December 10, 2014 - Updated on January 20, 2016

Investigative news site ordered to name sources, employees

The Bulgarian Financial Supervision Commission has ordered, a Bulgarian news website that specializes in investigating corruption, to reveal its sources for recent stories about questionable bank loans or face a fine.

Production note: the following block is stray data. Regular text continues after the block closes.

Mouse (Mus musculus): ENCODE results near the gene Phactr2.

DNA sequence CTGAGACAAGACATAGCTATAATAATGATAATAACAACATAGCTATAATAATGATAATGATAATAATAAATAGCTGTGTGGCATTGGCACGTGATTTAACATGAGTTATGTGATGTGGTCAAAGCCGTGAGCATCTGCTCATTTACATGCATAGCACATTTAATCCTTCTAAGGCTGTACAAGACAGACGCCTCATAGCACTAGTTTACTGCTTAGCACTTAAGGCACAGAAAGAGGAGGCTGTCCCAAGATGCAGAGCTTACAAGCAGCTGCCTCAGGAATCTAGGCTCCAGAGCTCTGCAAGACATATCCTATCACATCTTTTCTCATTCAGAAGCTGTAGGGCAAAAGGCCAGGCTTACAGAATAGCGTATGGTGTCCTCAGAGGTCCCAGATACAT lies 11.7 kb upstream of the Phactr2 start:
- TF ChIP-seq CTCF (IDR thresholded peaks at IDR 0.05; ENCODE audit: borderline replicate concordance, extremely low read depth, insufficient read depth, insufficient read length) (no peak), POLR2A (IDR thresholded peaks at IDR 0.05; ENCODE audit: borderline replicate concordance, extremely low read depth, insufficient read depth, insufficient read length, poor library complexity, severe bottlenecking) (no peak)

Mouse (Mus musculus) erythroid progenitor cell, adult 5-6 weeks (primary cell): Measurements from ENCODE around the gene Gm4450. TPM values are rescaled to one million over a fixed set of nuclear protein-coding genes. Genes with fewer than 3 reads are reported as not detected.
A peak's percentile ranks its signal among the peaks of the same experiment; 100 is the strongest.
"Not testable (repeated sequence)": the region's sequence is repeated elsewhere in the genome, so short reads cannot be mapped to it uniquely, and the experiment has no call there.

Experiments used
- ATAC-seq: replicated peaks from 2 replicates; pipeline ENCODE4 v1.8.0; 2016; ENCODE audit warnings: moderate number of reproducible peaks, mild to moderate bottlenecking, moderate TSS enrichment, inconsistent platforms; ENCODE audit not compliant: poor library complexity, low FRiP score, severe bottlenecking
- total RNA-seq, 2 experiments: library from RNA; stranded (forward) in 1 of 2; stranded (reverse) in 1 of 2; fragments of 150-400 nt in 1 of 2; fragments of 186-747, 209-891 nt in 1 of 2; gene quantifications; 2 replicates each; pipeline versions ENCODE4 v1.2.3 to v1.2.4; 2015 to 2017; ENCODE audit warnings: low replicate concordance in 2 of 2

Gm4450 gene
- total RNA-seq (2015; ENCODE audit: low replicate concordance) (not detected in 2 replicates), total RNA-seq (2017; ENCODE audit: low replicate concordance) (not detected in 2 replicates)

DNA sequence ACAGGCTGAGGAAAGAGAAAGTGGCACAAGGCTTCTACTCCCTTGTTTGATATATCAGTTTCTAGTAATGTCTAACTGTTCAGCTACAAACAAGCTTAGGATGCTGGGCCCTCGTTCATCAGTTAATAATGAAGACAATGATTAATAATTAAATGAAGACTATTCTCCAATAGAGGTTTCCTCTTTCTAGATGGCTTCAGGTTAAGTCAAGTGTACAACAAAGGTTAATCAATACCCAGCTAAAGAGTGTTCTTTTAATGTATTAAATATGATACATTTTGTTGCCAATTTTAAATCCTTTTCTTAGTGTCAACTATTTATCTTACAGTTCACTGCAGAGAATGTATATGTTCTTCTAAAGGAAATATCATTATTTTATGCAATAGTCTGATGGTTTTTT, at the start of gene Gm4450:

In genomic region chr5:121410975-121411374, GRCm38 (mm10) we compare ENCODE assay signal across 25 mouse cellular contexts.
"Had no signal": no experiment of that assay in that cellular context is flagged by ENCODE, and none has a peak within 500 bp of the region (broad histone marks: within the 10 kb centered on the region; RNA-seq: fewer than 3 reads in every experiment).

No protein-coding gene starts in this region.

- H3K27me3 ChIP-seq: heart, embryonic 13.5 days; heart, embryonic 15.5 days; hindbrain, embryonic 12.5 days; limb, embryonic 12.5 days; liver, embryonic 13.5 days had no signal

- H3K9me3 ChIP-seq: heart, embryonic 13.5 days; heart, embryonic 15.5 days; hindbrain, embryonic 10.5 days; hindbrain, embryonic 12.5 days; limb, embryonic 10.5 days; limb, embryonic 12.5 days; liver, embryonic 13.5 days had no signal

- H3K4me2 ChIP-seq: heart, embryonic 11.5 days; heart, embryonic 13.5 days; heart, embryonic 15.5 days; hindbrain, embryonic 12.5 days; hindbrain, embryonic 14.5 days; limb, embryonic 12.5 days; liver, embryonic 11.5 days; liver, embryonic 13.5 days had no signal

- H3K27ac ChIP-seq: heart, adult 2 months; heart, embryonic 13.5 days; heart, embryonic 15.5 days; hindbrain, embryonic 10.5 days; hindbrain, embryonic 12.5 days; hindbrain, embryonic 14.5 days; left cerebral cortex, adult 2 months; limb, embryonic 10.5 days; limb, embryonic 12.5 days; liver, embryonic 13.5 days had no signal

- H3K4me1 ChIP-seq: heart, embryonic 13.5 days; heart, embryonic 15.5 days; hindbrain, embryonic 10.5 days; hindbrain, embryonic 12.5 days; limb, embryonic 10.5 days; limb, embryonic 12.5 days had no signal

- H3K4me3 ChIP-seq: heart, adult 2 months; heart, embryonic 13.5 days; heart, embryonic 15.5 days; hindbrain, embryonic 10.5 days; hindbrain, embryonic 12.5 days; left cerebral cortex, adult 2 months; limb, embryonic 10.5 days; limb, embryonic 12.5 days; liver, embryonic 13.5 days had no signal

WikiLeaks’ partner in Bulgaria, received the order in the form of a letter sent by email on 8 December. And today received an email from the central bank retracting an undertaking to investigate the claims that the website made in these stories. Responsible for ensuring banking stability and transparency, the Bulgarian Financial Supervision Commission asked to provide not only its sources but also the names and addresses of its reporters and supervising editor within three days. The letter acknowledged that the website was not legally obliged to reveal its sources but nonetheless warned that the commission could impose a fine ranging from 1,000 to 4,000 euros if it did not comply. The commission’s letter was prompted by three articles (available in English here, here and here) raising questions about the legality of loans by a Bulgarian bank called First Investment Bank (Fibank). The commission said it was investigating the possibility that the website was guilty of “trafficking in confidential information” and “market manipulation” under the law on financial abuses. The weekly Capital received similar letters from the commission earlier this year after publishing stories about the Bulgarian banking sector. “The Bulgarian Financial Supervision Commission is assuming an authority that far exceeds its powers,” Reporters Without Borders programme director Lucie Morillon said. “It is forgetting the public’s right to be told about possible bad practices by a bank that is quoted on the main Sofia stock exchange and recently received a 600 million euro state loan. These demands on are unacceptable and unworthy of a public body tasked with ensuring banking sector transparency. They must simply be withdrawn.” The letter emailed today to by the Bulgarian National Bank, the country’s central bank, not only retracted its earlier promise to verify the claims made the website but also contained a warning. It said: “We draw your attention to the fact that the dissemination of false information makes you liable under the law, especially when companies quoted on the stock exchanges are concerned.” This grotesque U-turn shows how determined the banking regulators now are to silence Bulgaria is ranked 100th out of 180 countries in the 2014 Reporters Without Borders press freedom index – the lowest position of any European Union member.